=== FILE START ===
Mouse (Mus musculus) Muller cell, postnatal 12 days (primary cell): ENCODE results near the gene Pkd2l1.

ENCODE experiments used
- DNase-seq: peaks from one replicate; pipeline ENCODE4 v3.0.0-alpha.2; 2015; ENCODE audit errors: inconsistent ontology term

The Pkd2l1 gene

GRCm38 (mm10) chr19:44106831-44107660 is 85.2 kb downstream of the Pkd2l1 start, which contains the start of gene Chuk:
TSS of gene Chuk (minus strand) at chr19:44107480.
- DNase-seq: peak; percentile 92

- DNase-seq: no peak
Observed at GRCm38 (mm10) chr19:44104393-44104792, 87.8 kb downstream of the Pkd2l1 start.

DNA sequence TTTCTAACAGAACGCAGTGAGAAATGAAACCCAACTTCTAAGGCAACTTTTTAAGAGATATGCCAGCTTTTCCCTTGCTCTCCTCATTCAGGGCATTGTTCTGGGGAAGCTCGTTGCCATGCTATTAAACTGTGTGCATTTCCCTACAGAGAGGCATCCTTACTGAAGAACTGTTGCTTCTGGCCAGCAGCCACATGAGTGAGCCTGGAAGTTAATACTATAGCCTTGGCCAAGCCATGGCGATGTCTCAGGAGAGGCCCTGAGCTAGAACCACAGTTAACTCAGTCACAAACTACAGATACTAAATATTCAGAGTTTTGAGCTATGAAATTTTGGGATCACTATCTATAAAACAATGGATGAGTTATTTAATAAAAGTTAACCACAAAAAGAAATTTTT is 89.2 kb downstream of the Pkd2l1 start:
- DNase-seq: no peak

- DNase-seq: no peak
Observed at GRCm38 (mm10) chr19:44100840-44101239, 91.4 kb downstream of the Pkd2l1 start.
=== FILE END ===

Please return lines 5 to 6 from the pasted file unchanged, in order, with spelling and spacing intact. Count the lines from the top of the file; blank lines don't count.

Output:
GRCm38 (mm10) chr19:44106831-44107660 is 85.2 kb downstream of the Pkd2l1 start, which contains the start of gene Chuk:
TSS of gene Chuk (minus strand) at chr19:44107480.